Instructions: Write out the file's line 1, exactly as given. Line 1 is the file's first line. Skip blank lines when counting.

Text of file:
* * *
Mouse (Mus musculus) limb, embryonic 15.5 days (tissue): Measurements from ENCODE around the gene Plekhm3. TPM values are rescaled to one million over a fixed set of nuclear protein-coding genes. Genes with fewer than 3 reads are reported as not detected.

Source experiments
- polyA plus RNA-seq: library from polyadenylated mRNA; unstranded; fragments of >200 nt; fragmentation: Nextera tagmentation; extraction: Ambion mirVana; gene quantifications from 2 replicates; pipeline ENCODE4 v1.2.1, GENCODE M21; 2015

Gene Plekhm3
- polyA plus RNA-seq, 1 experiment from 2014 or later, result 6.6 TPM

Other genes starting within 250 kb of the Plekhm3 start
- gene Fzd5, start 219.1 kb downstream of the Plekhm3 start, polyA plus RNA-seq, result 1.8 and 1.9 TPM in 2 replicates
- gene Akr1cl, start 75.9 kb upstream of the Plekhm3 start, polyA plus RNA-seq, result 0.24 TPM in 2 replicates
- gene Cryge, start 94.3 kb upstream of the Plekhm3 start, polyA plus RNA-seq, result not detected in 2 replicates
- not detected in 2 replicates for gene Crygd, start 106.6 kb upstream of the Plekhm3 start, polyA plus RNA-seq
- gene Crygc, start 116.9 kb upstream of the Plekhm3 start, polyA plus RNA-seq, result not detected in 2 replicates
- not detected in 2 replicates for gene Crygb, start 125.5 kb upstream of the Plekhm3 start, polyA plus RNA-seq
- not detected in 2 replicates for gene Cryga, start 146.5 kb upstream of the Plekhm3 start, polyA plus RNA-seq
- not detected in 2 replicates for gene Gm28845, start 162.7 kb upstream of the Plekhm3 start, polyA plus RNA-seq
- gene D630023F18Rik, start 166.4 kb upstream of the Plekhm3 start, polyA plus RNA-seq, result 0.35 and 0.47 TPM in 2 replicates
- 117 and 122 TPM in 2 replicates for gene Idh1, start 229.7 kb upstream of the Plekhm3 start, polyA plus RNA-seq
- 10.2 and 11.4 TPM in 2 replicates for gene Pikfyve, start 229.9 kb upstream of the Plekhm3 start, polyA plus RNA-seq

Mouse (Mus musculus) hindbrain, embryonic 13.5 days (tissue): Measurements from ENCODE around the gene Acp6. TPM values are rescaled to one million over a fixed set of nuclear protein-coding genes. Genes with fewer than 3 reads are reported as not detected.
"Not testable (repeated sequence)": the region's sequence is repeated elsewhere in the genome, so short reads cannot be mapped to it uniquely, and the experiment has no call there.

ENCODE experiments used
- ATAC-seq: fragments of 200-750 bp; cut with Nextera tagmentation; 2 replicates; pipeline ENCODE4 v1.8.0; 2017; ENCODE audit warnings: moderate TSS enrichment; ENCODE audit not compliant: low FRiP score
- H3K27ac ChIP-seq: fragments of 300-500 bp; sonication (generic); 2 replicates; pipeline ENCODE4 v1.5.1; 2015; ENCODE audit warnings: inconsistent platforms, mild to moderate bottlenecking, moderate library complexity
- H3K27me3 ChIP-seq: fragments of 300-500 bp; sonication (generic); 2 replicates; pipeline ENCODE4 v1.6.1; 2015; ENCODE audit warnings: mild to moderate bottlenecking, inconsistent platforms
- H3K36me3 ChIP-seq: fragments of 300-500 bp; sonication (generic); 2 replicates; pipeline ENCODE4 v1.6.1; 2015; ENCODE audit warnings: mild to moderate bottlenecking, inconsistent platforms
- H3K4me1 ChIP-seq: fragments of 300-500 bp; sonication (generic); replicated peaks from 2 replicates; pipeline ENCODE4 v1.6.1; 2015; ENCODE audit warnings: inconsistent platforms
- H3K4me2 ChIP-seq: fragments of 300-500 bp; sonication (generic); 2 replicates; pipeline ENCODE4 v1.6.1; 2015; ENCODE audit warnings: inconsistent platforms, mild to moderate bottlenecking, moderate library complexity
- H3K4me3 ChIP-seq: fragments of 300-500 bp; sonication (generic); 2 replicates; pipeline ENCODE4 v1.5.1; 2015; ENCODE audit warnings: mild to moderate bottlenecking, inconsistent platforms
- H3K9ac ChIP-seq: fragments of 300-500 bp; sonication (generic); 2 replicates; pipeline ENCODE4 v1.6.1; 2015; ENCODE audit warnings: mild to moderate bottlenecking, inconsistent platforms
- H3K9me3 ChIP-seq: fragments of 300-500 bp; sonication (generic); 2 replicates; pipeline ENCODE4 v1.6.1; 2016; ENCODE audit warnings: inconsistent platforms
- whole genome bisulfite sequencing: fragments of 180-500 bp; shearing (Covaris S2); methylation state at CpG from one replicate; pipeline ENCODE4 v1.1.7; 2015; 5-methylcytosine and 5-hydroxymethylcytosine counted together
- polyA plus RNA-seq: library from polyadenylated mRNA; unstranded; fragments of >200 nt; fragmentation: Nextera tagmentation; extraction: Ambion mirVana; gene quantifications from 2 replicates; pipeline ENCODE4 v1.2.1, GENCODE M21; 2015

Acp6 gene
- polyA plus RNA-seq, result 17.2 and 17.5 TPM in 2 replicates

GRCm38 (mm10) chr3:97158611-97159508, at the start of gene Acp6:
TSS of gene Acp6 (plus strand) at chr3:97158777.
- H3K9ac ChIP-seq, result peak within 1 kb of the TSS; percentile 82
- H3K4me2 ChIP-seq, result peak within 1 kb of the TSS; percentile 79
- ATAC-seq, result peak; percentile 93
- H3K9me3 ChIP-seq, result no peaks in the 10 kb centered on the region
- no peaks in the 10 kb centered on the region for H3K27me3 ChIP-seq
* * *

Mouse (Mus musculus) limb, embryonic 15.5 days (tissue): Measurements from ENCODE around the gene Plekhm3. TPM values are rescaled to one million over a fixed set of nuclear protein-coding genes. Genes with fewer than 3 reads are reported as not detected.